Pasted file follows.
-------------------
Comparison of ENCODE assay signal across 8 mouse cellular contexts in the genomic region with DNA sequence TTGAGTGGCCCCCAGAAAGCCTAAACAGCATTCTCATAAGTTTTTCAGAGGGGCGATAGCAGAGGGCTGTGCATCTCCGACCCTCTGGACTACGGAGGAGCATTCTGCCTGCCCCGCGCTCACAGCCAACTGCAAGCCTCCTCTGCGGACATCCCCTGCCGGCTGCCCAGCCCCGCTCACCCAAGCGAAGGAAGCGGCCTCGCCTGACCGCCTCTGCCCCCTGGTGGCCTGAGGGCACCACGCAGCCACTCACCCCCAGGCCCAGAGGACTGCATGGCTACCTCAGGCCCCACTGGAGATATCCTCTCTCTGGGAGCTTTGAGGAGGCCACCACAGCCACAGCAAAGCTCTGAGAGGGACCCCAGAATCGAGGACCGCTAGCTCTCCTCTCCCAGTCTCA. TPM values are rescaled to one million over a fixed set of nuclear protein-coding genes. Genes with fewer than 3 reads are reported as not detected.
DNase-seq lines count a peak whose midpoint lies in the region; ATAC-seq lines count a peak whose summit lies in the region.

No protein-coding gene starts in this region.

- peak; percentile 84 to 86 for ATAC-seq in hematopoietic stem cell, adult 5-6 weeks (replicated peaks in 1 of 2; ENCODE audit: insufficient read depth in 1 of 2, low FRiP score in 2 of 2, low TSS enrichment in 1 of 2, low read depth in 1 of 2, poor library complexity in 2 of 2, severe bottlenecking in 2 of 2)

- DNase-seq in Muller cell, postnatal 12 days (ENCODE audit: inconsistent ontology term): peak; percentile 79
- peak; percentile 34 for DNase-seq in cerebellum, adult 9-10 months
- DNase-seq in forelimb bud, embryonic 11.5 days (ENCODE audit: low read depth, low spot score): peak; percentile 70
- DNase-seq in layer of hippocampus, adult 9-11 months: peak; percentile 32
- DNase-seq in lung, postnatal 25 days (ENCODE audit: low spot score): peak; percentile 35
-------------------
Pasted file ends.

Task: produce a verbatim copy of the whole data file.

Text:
Comparison of ENCODE assay signal across 8 mouse cellular contexts in the genomic region with DNA sequence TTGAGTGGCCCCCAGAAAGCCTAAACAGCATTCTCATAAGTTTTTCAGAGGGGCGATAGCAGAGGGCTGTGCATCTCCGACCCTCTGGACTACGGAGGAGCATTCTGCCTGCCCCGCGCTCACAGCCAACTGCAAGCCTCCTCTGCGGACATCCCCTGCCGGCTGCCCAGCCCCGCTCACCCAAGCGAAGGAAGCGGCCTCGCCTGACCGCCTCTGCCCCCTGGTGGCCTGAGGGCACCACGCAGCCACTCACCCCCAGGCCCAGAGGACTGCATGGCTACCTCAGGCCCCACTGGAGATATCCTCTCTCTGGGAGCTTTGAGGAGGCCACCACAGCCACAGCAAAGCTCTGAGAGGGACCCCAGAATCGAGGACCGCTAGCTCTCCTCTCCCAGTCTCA. TPM values are rescaled to one million over a fixed set of nuclear protein-coding genes. Genes with fewer than 3 reads are reported as not detected.
DNase-seq lines count a peak whose midpoint lies in the region; ATAC-seq lines count a peak whose summit lies in the region.

No protein-coding gene starts in this region.

- peak; percentile 84 to 86 for ATAC-seq in hematopoietic stem cell, adult 5-6 weeks (replicated peaks in 1 of 2; ENCODE audit: insufficient read depth in 1 of 2, low FRiP score in 2 of 2, low TSS enrichment in 1 of 2, low read depth in 1 of 2, poor library complexity in 2 of 2, severe bottlenecking in 2 of 2)

- DNase-seq in Muller cell, postnatal 12 days (ENCODE audit: inconsistent ontology term): peak; percentile 79
- peak; percentile 34 for DNase-seq in cerebellum, adult 9-10 months
- DNase-seq in forelimb bud, embryonic 11.5 days (ENCODE audit: low read depth, low spot score): peak; percentile 70
- DNase-seq in layer of hippocampus, adult 9-11 months: peak; percentile 32
- DNase-seq in lung, postnatal 25 days (ENCODE audit: low spot score): peak; percentile 35